One thing that Apple has clearly the advantage in for the moment is app availability. The App store has close to 70,000 iPad specific Apps, all of which will work on the iPad 2. The new cameras will undoubtedly see this list expand rapidly, as will the inclusion of a gyroscope for gaming and motion based uses. There are also a substantial number of professional applications ranging from document creation to photo editing and vector drawing. Chances are if you can dream it, there's an App for that (and if not you might want to get started on one to fill in the gap). The Android market is making a strong showing, and ultimately it'll likely be a strong competitor, for now it still has a ways to go, but any potential buyer should consider the strength of the application market before buying a tablet.
Weight. Seriously. The minimal weight of this thing is by far the most impressive feature about it in my opinion. It seems to defy physics and logic that so much could be in such a small space working that hard for that long.
Battery Life. From full to dead my iPad 2 went just over 11 hours with the movie Robin Hood showing twice during that time, the screen at half brightness, wifi turned on, an Angry Birds marathon and a good portion of a book in ibook. That's better than a work day and that's constantly on.
Books. This is definitely a Pro, but reading itself could go either way. The great benefit to the iPad is having access to Google Books, ibook, Nook, and Kindle. This allows for some comparison shopping and price competition (although for the most part they're all usually about the same). Reading in the evenings in bed is great as the back light means you don't have to worry about keeping others awake, but the glass screen causes some glare trouble when trying to read outside or near a sunny window. If you're an avid outdoor reader the Kindle might still be your best bet.
Still no dedicated USB support. While there is a camera add-on that allows for certain USB devices to be used there is no option for mass storage. Some of the Android Tablets allow for this and if you find yourself wanting to use your tablet as a standalone storage device this might be something to consider. The device can read from certain flash drives though, but is largely limited to photo and video files. Jailbreaks offer solutions to this, but those come with their own issues as well.
Still no dedicated SD card slot. This is troublesome on two fronts. First, if you want to import pictures from your camera you have to have an adapter which is just one more thing to carry around. Second, the lack of expansion means you're limited to what you purchase in terms of storage. I purchased a 32GB iPad last time and never filled it up completely, so for me capacity wasn't an issue. If you want to be able to have your entire movie collection with you though... you may want to consider whether the iPad 2 can meet your space requirements.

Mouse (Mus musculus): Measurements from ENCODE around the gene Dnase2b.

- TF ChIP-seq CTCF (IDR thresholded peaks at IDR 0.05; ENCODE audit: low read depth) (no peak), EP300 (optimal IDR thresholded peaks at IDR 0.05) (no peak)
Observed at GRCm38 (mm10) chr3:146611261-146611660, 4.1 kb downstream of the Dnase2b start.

HDMI output. Really this is a Pro and a Con. The iPad does allow for HD output over HDMI but again it requires an adapter. All of these adapters are additional purchases for features that some tablets offer built in. This can be a pain, but then again if you're not likely to ever use HDMI Output then you're not paying for something you won't use.
No Flash Support. This is becoming less and less of an issue as the internet and web developers are moving away from Flash for many websites, but there are a lot still out there relying on Adobe's Flash to run properly (including a lot of web based games). Before you pick a tablet consider what kind of websites you frequent and try and determine if they are Flash driven or not. If they are you may really want to consider something from the Android offerings as it is expected that they'll have at least some Flash support.
If you're in the market for a tablet device the iPad 2 should definitely be on your short list. If you're uncertain it is always best to go and play with these things hands on first if you can. Best Buy is a good place for that, so are Verizon Stores since they have the Xoom and 3G iPad. Don't get pulled into the hype and mania that comes with an Apple release. They're exciting and new, and they're impressive enough to warrant some excitement, but it will die down and there will be other products that prove a strong competitor to the iPad 2. If you're looking for right now though, this is probably your best bet. I gave the device 4 stars, as I did the iPad 1. I did this in contemplation of the features offered by competitors that are absent from the iPad, most notably the requirement for adapters for USB/SD/HDMI. While these features are there, they aren't as convenient as in other tablets. With that in mind I firmly believe that the iPad more than makes up for this in usability, reliability, and design and in those areas far exceeds its current competitors.
By Craig Whisenhunt